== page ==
Use Technology to Move the Sun

It doesn’t take long looking through a gallery of my photographs to realize I enjoy photographing water in motion. Waterfalls, rapids, water flowing over a rock they all appeal to me. Maybe it is because I grew up in flat Essex County where water flowing over a rock is called “rain.”

In any case, I do enjoy photographing wider in motion.

Yesterday I delivered a dozen canvas mounted photographs to Marten Art Gallery in Bayfield for a one man show entitled H2Oh! and yes, they were primarily images of water.  Judy Stephenson, the gallery curator, had suggested the show should have a central theme. I was proud of the images I had selected. It will be a good opening show for her 2013 tourist season.

Waterfalls at Rock Glen, ON, Canada.

Waterfalls at Rock Glen, ON, Canada.

On the drive back I stopped in the town of Arkona, Ontario to check out the Rack Glen Conservation Area that my close friend Mark Clemens had shown me some years earlier. Rock Glen Falls is a lovely small waterfalls. While the lightning was acceptable, I felt it would have been better coming from a different direction.

Those of you who know me will attest there is a moderate amount of geek in my bones. I do like technology and the benefits it can deliver. Now, as Paul Harvey would say, here is the rest of the story.

The Photographer's Ephemeris showing the sunrise, sunset, moonrise and moonset for Tuesday, May 14, 2013. You can ask for the details for any date.

The Photographer’s Ephemeris on my iPad showing the sunrise, sunset, moonrise and moonset for Tuesday, May 14, 2013. You can set any date. If you will be outside of cell coverage then be sure to do a screen save at home.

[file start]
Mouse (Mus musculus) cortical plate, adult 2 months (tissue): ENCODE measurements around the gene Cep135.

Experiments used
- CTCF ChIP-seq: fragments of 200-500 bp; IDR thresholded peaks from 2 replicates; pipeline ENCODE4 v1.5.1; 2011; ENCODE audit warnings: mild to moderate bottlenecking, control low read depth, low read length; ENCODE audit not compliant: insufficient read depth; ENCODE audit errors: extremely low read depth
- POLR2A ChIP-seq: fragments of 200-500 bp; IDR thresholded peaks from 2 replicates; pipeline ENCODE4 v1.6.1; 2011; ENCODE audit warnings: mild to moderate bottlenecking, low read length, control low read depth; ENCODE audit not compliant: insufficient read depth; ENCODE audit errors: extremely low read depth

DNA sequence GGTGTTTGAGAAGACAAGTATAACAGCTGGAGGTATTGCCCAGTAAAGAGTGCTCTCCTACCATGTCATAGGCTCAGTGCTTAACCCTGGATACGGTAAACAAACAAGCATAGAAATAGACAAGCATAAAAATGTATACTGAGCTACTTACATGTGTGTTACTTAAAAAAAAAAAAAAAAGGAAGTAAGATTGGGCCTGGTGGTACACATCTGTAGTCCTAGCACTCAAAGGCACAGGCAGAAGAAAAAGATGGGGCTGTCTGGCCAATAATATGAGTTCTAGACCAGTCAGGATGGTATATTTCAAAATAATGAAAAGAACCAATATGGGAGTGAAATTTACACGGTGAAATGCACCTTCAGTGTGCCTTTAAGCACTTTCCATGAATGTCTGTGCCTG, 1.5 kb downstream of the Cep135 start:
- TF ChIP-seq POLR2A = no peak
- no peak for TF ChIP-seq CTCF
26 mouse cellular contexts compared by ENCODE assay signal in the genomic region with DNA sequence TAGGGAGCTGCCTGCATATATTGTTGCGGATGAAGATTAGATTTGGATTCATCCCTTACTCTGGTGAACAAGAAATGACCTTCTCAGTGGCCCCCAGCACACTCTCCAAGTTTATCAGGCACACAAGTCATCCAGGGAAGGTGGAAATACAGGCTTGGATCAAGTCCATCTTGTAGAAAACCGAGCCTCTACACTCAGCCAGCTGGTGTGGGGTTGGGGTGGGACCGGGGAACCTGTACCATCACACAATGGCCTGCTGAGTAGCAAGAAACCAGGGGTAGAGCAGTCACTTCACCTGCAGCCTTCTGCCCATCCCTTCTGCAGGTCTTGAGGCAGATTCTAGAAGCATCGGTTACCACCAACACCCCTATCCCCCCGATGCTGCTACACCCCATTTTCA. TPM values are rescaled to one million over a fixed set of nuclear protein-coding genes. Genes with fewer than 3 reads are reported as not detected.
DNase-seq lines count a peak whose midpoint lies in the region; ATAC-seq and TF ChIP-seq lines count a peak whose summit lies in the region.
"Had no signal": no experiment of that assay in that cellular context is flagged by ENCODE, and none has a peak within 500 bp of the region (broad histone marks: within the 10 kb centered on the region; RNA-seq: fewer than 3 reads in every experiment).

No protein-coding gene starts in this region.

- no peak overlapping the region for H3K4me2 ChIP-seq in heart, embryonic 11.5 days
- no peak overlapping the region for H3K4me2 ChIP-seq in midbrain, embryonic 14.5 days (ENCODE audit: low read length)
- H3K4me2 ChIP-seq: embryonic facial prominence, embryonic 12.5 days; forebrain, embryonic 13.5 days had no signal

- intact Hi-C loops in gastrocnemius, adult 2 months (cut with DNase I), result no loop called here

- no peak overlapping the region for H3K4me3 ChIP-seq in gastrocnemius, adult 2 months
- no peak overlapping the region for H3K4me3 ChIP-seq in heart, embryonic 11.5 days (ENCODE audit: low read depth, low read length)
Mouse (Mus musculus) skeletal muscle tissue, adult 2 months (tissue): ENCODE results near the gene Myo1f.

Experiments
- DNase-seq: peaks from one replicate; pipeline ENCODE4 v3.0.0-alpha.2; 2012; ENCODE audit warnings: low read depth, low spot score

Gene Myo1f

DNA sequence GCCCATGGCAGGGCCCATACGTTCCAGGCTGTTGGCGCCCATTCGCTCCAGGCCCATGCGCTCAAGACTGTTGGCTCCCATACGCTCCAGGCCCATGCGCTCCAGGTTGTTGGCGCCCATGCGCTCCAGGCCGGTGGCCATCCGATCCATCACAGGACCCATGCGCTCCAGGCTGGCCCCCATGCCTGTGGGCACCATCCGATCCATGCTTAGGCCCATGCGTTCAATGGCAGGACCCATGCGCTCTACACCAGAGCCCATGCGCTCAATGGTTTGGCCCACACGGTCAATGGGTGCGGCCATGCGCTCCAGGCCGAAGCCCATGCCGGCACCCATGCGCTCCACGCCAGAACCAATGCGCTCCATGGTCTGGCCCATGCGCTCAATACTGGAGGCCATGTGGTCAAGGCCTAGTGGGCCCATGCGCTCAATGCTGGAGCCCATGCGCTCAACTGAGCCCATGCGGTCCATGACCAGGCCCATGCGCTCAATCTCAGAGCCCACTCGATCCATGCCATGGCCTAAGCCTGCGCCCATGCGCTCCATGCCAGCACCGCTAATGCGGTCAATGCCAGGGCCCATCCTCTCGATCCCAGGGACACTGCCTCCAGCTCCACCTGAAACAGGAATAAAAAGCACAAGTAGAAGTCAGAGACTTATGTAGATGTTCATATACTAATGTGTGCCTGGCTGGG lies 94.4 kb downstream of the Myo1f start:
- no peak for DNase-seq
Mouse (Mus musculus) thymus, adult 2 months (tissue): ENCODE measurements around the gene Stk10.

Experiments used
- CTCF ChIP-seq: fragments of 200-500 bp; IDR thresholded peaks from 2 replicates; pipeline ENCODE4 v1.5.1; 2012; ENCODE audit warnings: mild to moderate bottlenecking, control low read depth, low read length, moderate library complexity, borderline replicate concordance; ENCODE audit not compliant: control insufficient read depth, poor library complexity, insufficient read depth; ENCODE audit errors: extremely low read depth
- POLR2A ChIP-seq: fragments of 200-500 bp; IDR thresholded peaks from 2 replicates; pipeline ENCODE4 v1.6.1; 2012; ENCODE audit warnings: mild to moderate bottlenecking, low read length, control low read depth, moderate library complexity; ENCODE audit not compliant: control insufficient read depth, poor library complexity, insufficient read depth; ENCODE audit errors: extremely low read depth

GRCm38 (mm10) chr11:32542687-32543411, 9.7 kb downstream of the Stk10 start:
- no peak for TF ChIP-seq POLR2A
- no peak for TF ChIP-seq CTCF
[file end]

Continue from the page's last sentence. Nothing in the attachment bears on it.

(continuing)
I’d like to go back to Rock Glen to photograph. But what would be the best time of day to get there? For that I turn to my iPad app The Photographer’s Ephemeris. You can see why they call it TPE.

This amazing app combines satellite imagery similar to Google Maps with the movement of the sun and the moon. All I had to do was to type in Arkona, ON and TPE zoomed into the town. I dragged over to the North East and found the Conservation Area zooming in on the Falls. By sliding my finger over the timeline I can see where the sun rose and set. By saving the location (see the screen capture) I will be able to predict precisely where the sun will be at any given time on any date I may return. This is a phenomenal tool for photographers. If you want to see where the sun or moon will rise or set anywhere in the world I strongly urge you to download this app. It’s $10 well spent.

Enjoy,
Bob